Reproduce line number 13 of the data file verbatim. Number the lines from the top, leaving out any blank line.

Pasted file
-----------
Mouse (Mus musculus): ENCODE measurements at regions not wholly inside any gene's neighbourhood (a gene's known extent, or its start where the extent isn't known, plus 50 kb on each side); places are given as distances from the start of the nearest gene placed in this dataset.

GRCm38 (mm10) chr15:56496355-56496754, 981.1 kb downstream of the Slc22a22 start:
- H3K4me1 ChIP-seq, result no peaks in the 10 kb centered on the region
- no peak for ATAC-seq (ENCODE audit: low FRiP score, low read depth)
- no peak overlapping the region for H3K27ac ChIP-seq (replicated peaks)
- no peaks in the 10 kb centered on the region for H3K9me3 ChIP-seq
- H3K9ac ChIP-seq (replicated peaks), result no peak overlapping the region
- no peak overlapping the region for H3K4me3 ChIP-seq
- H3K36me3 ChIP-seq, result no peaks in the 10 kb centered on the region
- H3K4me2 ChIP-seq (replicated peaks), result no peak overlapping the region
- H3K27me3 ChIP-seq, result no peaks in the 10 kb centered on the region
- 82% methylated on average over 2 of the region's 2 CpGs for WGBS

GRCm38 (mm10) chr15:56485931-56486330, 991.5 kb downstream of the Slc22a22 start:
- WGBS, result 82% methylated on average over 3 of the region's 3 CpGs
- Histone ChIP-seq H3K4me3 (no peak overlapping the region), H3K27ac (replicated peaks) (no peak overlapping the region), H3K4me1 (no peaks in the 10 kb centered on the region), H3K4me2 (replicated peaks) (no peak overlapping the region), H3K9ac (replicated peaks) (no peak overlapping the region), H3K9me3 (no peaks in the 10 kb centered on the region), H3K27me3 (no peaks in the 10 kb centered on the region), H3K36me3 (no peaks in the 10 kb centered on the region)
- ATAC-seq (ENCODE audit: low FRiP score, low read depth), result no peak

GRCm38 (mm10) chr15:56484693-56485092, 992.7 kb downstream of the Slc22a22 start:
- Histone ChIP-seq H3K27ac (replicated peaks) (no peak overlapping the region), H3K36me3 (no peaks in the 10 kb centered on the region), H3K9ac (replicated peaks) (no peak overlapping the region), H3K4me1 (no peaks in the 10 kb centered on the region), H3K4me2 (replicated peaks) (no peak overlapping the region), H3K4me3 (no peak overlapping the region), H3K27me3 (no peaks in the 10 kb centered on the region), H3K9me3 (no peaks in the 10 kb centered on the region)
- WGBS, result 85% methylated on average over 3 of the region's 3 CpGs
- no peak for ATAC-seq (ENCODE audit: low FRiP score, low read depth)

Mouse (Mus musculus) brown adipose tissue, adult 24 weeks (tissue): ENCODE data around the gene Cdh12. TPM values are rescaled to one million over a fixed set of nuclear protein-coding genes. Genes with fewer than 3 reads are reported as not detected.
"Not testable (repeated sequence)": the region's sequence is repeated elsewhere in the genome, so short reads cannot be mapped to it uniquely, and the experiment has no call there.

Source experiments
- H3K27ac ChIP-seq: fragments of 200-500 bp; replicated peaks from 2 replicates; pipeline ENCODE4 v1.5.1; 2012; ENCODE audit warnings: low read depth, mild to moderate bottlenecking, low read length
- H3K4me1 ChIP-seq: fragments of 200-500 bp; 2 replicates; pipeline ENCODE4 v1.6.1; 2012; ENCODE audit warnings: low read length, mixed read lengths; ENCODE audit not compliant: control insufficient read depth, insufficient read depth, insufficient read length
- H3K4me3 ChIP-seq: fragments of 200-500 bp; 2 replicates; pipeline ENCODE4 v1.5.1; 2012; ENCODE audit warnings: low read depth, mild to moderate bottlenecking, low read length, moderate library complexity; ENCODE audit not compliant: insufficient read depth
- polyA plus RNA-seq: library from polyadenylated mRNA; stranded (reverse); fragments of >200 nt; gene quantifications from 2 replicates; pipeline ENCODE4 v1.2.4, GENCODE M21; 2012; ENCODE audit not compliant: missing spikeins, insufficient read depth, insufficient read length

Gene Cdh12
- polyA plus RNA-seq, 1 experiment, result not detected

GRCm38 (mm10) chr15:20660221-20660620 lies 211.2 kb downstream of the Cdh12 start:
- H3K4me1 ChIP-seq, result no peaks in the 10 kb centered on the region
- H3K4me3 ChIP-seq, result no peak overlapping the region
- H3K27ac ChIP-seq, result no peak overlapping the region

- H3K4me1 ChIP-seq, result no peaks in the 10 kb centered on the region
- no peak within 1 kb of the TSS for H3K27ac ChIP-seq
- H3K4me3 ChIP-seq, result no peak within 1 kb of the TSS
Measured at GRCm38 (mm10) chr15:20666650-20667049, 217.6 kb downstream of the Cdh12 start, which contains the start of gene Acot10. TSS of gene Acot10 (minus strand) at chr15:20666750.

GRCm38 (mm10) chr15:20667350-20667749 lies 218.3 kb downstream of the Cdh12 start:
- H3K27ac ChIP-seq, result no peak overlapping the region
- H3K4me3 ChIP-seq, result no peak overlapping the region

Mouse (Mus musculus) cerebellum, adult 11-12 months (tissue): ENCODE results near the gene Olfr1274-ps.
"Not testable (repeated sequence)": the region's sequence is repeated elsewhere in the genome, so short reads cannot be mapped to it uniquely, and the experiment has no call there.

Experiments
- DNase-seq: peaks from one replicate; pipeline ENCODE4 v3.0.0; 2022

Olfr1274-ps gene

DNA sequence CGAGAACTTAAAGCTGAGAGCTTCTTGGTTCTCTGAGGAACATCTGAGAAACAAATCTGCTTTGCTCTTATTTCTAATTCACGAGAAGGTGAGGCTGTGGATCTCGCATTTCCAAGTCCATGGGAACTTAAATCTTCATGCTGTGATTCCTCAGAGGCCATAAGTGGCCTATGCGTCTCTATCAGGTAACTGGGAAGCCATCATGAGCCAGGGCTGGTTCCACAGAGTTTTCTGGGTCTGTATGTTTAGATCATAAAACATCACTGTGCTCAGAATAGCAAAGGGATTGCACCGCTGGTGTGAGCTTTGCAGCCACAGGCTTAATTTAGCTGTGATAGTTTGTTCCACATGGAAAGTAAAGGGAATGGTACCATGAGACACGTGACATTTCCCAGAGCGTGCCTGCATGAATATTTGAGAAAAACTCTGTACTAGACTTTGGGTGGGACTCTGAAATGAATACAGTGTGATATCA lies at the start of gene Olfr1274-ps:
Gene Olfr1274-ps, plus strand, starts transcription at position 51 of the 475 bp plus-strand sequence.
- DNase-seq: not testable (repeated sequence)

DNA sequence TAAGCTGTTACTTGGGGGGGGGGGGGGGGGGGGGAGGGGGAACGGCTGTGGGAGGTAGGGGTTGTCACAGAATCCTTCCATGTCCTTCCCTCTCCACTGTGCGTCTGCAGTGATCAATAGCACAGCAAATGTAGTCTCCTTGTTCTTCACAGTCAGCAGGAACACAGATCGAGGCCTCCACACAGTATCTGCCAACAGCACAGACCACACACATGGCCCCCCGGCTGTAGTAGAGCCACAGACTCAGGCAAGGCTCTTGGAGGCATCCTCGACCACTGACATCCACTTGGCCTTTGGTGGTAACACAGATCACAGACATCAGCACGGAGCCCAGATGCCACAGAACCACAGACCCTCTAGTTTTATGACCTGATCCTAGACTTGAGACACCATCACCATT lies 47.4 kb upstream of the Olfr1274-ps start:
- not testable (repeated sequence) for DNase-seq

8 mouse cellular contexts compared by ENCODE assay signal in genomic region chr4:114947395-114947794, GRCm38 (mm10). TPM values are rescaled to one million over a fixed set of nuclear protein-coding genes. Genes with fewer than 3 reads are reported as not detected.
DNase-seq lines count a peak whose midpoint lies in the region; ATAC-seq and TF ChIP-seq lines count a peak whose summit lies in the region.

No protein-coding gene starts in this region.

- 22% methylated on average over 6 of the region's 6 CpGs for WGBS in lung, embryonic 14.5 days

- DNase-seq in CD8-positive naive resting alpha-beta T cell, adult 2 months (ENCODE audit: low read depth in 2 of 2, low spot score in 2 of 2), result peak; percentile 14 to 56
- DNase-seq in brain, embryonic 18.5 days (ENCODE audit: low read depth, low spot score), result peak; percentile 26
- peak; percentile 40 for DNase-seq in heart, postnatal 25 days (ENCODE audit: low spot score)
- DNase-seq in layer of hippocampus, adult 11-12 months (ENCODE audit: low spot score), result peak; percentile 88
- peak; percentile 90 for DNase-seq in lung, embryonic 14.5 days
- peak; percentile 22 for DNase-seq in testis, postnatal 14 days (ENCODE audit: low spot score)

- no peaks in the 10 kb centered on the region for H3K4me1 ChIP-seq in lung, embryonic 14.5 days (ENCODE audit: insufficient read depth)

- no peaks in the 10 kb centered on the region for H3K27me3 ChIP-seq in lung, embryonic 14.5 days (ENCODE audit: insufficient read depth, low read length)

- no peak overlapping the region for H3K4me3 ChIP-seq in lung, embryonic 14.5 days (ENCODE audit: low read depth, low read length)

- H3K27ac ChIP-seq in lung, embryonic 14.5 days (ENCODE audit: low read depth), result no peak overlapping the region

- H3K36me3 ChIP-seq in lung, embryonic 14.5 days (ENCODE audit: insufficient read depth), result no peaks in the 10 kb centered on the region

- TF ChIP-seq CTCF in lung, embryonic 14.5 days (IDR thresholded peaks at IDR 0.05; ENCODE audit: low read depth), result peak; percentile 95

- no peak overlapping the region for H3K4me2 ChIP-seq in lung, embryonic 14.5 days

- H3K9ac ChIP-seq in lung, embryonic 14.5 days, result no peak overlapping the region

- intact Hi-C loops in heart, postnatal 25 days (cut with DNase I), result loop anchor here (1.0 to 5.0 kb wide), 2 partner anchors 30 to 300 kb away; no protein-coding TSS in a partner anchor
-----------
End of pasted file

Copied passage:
GRCm38 (mm10) chr15:56485931-56486330, 991.5 kb downstream of the Slc22a22 start: